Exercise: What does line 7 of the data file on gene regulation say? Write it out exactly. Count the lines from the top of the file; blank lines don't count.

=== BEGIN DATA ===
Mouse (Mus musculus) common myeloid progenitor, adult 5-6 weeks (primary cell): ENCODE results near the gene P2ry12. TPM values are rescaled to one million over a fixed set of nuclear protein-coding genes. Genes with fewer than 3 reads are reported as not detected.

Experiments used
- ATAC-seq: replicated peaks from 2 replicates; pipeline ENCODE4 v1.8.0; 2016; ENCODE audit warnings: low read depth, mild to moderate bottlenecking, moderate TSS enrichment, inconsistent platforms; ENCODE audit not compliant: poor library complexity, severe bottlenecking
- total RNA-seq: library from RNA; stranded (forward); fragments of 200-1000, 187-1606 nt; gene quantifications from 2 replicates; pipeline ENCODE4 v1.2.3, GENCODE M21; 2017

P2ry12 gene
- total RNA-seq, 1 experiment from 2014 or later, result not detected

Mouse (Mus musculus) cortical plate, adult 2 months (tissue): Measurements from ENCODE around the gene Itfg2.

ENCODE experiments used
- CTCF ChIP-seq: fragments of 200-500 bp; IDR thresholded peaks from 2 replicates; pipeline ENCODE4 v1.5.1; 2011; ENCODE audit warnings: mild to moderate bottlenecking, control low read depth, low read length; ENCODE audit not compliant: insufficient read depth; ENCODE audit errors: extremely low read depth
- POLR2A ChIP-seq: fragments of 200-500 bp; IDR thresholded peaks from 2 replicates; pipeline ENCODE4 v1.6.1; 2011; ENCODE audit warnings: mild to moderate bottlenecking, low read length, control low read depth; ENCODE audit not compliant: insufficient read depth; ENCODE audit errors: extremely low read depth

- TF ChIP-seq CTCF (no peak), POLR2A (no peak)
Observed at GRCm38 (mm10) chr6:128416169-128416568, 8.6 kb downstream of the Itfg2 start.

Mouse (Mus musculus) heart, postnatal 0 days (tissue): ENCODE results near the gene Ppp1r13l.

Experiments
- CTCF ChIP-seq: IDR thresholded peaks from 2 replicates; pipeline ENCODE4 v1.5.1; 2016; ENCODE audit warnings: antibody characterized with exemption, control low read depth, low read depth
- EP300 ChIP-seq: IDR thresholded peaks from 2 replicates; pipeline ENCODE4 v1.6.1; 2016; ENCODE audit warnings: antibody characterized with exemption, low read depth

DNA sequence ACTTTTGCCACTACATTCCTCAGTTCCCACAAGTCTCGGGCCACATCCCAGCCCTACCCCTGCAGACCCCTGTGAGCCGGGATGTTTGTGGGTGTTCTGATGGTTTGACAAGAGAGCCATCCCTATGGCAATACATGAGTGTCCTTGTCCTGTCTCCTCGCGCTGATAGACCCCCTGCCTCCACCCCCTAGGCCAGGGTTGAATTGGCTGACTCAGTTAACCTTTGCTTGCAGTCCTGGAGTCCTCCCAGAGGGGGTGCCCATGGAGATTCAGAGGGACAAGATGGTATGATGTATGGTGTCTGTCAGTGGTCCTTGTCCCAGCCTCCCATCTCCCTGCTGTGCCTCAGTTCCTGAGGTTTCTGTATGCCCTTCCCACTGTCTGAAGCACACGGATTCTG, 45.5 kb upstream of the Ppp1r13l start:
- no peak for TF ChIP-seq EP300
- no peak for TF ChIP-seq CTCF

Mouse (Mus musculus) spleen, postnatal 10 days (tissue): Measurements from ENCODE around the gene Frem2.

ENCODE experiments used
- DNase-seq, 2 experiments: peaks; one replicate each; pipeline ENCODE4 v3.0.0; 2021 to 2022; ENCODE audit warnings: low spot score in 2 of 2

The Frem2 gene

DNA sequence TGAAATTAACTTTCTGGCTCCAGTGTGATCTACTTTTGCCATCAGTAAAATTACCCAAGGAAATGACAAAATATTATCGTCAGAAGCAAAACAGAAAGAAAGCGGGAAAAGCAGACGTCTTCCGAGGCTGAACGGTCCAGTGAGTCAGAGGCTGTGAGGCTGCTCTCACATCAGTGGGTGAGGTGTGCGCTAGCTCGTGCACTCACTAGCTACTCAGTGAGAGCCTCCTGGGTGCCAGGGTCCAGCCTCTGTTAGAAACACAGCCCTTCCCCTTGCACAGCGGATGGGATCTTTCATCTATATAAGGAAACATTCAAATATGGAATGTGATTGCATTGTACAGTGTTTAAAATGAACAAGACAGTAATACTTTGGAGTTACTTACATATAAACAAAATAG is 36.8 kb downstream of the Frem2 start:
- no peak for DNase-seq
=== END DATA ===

Mouse (Mus musculus) cortical plate, adult 2 months (tissue): Measurements from ENCODE around the gene Itfg2.